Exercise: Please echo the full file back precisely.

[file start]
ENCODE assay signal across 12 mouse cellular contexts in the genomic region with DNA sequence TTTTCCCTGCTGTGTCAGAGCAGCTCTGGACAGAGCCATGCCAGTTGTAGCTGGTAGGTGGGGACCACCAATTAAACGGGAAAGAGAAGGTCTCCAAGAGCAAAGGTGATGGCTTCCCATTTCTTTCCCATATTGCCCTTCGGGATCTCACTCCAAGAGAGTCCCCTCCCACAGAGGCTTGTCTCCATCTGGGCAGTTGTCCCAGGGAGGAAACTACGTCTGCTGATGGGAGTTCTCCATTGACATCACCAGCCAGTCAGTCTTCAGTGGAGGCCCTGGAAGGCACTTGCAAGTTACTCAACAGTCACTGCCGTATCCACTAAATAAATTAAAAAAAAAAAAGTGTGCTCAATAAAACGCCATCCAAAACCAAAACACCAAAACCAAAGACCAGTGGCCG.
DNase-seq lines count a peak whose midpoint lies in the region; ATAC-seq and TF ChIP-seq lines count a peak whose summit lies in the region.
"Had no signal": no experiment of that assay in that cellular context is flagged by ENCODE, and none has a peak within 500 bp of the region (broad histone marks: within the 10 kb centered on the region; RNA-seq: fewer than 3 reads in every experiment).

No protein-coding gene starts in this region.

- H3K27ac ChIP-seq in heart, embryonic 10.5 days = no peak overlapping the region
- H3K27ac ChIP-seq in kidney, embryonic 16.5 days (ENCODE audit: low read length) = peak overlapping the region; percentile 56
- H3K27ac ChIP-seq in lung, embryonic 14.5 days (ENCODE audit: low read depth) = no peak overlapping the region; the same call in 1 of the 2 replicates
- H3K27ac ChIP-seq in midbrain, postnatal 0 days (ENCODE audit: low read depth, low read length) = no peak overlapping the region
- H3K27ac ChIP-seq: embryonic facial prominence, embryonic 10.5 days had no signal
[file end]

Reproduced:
ENCODE assay signal across 12 mouse cellular contexts in the genomic region with DNA sequence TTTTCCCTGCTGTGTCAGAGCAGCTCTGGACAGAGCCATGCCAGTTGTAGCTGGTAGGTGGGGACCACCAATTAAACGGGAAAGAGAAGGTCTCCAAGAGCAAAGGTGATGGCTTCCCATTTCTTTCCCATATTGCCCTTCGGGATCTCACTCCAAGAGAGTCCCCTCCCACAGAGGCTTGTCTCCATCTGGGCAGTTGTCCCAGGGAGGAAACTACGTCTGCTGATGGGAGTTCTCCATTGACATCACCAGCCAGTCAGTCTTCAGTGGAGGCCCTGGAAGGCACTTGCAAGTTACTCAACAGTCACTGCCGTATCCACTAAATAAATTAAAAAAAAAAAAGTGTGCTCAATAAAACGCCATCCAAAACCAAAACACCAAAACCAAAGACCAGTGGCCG.
DNase-seq lines count a peak whose midpoint lies in the region; ATAC-seq and TF ChIP-seq lines count a peak whose summit lies in the region.
"Had no signal": no experiment of that assay in that cellular context is flagged by ENCODE, and none has a peak within 500 bp of the region (broad histone marks: within the 10 kb centered on the region; RNA-seq: fewer than 3 reads in every experiment).

No protein-coding gene starts in this region.

- H3K27ac ChIP-seq in heart, embryonic 10.5 days = no peak overlapping the region
- H3K27ac ChIP-seq in kidney, embryonic 16.5 days (ENCODE audit: low read length) = peak overlapping the region; percentile 56
- H3K27ac ChIP-seq in lung, embryonic 14.5 days (ENCODE audit: low read depth) = no peak overlapping the region; the same call in 1 of the 2 replicates
- H3K27ac ChIP-seq in midbrain, postnatal 0 days (ENCODE audit: low read depth, low read length) = no peak overlapping the region
- H3K27ac ChIP-seq: embryonic facial prominence, embryonic 10.5 days had no signal